if (innerException.StatusCode == 409)
                    {
                        Console.WriteLine("The specified entity already exists.");
                        Console.WriteLine("Message:\n" + innerException.Message);
                    }
                }

                // Don't reuse the DataServiceContext.
                context = null;
            }
        }
    }
    [DataServiceKey("PartitionKey", "RowKey")]
    public class MyItem
    {
        public string PartitionKey { get; set; }
        public string RowKey { get; set; }
        public DateTime Timestamp { get; set; }
        public string Content { get; set; }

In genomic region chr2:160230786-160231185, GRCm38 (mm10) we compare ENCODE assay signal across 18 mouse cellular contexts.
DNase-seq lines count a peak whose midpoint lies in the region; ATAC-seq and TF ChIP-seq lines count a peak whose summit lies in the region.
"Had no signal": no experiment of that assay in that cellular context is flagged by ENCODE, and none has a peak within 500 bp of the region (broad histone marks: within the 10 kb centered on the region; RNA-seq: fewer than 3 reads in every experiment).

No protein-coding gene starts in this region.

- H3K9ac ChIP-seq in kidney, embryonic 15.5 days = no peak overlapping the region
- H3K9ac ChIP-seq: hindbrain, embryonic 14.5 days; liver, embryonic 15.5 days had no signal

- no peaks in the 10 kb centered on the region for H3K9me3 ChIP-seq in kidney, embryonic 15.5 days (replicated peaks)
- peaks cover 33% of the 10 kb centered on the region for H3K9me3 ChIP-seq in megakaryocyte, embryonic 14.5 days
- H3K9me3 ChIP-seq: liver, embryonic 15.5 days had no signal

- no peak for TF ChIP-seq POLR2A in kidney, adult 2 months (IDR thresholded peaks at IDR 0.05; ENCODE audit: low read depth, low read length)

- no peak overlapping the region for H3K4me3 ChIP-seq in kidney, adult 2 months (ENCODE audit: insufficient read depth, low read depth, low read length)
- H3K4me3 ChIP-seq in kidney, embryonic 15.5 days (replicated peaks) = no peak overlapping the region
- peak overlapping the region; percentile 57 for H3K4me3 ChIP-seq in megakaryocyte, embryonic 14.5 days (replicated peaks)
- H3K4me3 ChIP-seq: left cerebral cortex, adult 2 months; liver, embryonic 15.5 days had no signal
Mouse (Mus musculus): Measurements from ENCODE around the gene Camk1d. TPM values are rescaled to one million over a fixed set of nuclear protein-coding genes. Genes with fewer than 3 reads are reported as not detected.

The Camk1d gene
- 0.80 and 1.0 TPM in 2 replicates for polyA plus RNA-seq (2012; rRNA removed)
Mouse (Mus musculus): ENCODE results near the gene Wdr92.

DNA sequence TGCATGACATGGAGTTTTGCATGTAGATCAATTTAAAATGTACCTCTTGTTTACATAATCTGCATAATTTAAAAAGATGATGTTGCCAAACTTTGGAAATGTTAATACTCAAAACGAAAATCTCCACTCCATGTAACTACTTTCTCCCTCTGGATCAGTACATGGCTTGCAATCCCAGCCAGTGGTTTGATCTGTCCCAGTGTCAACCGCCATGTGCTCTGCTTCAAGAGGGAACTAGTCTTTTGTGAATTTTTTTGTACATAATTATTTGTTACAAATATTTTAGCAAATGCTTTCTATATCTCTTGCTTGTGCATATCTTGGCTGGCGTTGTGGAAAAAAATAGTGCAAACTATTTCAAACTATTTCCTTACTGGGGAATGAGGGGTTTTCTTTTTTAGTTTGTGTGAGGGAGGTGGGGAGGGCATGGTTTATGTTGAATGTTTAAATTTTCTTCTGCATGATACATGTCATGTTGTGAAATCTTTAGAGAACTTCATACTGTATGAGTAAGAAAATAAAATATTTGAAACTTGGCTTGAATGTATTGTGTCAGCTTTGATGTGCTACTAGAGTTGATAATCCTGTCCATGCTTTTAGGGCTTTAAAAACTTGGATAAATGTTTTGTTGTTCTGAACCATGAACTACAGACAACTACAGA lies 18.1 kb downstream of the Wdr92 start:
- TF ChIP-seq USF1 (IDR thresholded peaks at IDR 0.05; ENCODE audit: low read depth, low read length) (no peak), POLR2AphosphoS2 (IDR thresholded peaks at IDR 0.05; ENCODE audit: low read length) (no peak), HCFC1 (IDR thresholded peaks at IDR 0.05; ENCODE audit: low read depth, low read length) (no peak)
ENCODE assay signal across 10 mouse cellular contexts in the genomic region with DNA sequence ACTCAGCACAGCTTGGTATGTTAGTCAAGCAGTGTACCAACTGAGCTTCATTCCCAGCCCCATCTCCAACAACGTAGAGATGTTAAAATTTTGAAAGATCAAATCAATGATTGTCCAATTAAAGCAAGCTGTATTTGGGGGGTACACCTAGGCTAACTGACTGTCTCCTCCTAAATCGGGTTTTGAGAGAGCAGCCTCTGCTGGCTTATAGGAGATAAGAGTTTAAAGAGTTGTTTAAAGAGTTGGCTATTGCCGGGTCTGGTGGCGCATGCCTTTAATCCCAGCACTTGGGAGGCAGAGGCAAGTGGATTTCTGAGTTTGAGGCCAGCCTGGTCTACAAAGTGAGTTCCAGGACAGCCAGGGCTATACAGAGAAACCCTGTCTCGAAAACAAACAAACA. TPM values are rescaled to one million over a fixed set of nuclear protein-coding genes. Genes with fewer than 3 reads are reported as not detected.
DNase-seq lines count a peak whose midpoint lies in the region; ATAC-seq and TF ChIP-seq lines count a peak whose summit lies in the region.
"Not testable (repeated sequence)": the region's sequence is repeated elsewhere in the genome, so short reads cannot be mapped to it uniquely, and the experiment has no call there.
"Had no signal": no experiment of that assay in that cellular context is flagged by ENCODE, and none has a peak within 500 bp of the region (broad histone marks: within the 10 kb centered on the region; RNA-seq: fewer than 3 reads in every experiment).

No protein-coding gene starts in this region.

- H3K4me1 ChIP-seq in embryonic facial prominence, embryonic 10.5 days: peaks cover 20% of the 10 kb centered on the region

}

    HTTP Error 409 means there is a conflict with the existing content. For more information, please refer to http://www.checkupdown.com/status/E409.html.

    If I misunderstood you, please feel free to let me know.

    Thanks,

    Updated: Drop the DataServiceContext if there is a DataServiceRequestException catched.


    Wengchao Zeng
    Please mark the replies as answers if they help or unmark if not.
    If you have any feedback about my replies, please contact msdnmg@microsoft.com.
    Microsoft One Code Framework
    Wednesday, June 1, 2011 8:37 AM
  • We do have a feature request to provdie "Upsert" functionality which will help in this case. Is that what you are requesting here?

     

    Thanks,

    Jai

    Wednesday, June 1, 2011 3:44 PM
  • Jai, no Upsert is not really what I am after here. Let me explain.

    My service does a lot of table inserts and it is considered an error condition if I try to insert and the record already exists. So I need to be able to tell the difference between the insert failing because the record truly does already exist and it failing because I never received the response to the first insert attempt.